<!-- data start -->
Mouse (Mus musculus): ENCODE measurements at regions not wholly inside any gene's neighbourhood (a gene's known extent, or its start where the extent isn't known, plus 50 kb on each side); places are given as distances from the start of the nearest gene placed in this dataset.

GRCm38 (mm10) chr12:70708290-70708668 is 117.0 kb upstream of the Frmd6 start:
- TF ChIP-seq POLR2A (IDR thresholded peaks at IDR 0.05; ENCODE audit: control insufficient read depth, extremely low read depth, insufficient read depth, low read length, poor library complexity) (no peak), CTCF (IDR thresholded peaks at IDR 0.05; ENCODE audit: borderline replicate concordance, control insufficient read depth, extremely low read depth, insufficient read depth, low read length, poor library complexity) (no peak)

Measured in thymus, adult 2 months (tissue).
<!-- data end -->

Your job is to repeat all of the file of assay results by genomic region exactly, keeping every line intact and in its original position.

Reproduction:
Mouse (Mus musculus): ENCODE measurements at regions not wholly inside any gene's neighbourhood (a gene's known extent, or its start where the extent isn't known, plus 50 kb on each side); places are given as distances from the start of the nearest gene placed in this dataset.

GRCm38 (mm10) chr12:70708290-70708668 is 117.0 kb upstream of the Frmd6 start:
- TF ChIP-seq POLR2A (IDR thresholded peaks at IDR 0.05; ENCODE audit: control insufficient read depth, extremely low read depth, insufficient read depth, low read length, poor library complexity) (no peak), CTCF (IDR thresholded peaks at IDR 0.05; ENCODE audit: borderline replicate concordance, control insufficient read depth, extremely low read depth, insufficient read depth, low read length, poor library complexity) (no peak)

Measured in thymus, adult 2 months (tissue).